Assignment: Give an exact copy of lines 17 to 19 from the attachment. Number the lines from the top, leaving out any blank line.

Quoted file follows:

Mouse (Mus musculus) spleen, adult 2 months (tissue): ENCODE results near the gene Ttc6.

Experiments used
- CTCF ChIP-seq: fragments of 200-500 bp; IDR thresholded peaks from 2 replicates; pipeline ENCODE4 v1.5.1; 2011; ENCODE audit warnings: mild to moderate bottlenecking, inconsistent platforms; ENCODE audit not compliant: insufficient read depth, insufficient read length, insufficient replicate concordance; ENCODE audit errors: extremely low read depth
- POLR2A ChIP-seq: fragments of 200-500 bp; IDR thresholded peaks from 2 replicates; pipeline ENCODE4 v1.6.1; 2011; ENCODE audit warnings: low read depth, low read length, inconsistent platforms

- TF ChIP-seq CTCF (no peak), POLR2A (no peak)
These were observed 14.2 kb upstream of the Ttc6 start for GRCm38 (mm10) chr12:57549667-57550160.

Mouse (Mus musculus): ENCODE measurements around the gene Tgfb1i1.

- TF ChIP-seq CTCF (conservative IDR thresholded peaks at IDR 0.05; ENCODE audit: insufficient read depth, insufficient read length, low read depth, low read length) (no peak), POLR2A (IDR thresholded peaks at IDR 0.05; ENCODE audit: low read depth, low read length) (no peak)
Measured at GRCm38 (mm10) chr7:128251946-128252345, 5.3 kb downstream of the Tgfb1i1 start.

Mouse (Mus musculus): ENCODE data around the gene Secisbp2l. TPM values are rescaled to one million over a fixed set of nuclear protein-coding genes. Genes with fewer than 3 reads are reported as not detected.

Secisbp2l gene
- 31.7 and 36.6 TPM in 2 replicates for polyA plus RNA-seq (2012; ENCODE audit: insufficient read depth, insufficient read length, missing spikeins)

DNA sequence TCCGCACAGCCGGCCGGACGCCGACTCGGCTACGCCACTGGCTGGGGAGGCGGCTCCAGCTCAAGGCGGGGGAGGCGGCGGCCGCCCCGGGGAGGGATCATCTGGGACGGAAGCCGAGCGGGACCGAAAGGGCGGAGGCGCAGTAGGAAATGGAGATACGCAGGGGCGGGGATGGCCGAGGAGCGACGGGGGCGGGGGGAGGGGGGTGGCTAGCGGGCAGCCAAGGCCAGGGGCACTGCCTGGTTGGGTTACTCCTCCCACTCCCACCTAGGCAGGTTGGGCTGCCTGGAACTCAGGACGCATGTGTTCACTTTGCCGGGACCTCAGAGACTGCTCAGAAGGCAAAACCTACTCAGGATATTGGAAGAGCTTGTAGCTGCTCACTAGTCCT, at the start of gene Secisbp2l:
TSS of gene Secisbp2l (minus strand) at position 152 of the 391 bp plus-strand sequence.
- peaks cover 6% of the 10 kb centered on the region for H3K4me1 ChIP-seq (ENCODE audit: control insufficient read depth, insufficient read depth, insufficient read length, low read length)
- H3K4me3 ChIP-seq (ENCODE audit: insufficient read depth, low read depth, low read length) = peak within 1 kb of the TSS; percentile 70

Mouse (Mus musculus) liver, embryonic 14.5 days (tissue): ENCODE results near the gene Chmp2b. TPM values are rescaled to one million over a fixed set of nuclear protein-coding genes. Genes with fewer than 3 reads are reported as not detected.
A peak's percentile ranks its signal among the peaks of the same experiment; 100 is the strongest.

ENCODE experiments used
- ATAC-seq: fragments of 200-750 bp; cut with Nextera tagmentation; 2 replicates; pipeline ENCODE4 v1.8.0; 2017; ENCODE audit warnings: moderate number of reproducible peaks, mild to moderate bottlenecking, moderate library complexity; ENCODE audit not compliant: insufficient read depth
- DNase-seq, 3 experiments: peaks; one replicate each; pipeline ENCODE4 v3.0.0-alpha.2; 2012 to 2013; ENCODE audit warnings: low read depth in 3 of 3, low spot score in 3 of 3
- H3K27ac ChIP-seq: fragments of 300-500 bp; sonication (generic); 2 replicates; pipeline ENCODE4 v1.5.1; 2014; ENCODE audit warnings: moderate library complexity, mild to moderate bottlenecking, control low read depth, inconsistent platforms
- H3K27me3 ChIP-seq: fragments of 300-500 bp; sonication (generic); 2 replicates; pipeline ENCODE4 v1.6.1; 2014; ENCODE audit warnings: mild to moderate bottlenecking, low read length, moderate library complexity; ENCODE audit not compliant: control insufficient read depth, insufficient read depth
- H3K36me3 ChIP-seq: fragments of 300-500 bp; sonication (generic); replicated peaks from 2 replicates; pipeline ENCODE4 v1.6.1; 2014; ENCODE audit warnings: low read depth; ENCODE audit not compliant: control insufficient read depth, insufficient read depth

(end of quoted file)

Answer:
Mouse (Mus musculus) liver, embryonic 14.5 days (tissue): ENCODE results near the gene Chmp2b. TPM values are rescaled to one million over a fixed set of nuclear protein-coding genes. Genes with fewer than 3 reads are reported as not detected.
A peak's percentile ranks its signal among the peaks of the same experiment; 100 is the strongest.

ENCODE experiments used